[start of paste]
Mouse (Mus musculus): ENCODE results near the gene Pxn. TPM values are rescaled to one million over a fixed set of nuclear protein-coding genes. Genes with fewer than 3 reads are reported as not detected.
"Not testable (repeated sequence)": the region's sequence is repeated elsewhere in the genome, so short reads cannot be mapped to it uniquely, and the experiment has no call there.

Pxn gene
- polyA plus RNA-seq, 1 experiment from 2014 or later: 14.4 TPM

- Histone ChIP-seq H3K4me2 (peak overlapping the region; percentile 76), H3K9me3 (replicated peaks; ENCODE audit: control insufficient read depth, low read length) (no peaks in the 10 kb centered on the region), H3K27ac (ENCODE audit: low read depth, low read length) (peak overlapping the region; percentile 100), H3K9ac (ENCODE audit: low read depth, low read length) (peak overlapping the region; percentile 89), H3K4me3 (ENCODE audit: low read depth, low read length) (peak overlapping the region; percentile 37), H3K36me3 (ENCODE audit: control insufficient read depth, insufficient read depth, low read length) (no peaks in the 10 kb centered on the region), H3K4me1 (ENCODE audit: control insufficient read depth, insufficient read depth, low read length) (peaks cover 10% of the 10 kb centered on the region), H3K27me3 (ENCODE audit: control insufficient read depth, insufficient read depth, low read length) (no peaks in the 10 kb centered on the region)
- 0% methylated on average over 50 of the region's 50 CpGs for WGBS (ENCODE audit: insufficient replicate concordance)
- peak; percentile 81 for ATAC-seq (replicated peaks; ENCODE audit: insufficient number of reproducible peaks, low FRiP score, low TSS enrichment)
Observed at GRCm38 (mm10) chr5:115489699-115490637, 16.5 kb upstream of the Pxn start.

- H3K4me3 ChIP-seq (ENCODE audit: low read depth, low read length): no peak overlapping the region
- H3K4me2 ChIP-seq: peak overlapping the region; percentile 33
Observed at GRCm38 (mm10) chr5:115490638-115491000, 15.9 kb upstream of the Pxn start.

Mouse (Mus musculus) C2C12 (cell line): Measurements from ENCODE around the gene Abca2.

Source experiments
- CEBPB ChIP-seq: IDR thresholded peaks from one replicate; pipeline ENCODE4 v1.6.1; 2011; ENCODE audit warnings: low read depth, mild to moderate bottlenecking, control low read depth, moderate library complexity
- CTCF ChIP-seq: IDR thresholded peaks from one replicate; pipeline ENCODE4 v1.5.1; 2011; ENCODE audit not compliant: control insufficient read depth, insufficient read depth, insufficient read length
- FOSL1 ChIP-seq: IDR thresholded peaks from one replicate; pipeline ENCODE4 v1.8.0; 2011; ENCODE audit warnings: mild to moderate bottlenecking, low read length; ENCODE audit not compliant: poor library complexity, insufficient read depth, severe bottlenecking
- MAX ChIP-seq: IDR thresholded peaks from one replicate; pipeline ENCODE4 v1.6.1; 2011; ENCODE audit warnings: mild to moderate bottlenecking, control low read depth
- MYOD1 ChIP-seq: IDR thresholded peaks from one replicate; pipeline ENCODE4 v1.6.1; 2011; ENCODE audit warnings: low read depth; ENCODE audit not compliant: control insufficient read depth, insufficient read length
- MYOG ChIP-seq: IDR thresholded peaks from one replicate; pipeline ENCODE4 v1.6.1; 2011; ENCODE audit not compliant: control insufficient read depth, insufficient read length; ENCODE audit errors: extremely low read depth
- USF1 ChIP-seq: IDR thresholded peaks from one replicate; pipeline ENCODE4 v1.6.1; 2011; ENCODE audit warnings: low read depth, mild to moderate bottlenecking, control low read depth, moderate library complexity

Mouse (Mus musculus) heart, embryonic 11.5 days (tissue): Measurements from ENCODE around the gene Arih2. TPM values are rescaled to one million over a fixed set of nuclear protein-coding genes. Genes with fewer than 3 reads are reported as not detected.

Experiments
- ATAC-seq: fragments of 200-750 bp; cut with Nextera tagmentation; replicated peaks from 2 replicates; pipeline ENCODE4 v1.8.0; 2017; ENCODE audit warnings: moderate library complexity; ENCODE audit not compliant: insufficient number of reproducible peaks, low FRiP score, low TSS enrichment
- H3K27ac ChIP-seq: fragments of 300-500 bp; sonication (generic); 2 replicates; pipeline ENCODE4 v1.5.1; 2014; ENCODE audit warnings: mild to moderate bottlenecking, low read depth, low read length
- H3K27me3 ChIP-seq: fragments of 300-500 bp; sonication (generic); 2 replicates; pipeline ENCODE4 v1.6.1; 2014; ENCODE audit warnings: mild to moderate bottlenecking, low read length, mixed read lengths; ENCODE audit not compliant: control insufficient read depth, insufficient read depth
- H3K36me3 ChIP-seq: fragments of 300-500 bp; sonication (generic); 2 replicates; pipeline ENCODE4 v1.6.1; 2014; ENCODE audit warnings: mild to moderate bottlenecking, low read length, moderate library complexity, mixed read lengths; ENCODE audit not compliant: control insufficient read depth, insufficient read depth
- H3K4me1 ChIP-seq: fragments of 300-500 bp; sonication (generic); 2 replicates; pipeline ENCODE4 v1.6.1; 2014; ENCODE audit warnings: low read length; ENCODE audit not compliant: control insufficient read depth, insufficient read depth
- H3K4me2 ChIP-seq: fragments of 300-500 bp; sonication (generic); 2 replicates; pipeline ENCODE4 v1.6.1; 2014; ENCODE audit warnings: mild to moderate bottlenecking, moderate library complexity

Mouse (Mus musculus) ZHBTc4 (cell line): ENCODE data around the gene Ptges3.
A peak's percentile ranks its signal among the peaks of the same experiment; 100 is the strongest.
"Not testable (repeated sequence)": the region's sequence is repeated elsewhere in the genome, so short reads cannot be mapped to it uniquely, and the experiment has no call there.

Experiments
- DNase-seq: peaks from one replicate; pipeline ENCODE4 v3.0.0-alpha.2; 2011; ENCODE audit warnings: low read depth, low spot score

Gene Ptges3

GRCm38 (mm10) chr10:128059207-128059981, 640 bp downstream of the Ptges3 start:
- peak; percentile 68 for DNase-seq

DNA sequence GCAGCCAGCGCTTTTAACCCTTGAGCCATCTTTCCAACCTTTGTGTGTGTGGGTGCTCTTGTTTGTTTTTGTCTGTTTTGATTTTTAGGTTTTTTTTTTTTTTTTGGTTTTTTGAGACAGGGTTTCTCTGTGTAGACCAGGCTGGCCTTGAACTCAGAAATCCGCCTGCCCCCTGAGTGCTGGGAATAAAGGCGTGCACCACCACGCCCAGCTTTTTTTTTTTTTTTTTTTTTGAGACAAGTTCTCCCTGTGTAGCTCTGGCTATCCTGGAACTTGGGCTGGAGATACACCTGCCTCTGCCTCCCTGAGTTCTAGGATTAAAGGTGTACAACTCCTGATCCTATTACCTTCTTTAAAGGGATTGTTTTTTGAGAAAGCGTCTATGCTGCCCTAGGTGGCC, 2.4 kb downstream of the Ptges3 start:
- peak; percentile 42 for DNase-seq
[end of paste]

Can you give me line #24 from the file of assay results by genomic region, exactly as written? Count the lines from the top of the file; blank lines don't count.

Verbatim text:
- H3K27ac ChIP-seq: fragments of 300-500 bp; sonication (generic); 2 replicates; pipeline ENCODE4 v1.5.1; 2014; ENCODE audit warnings: mild to moderate bottlenecking, low read depth, low read length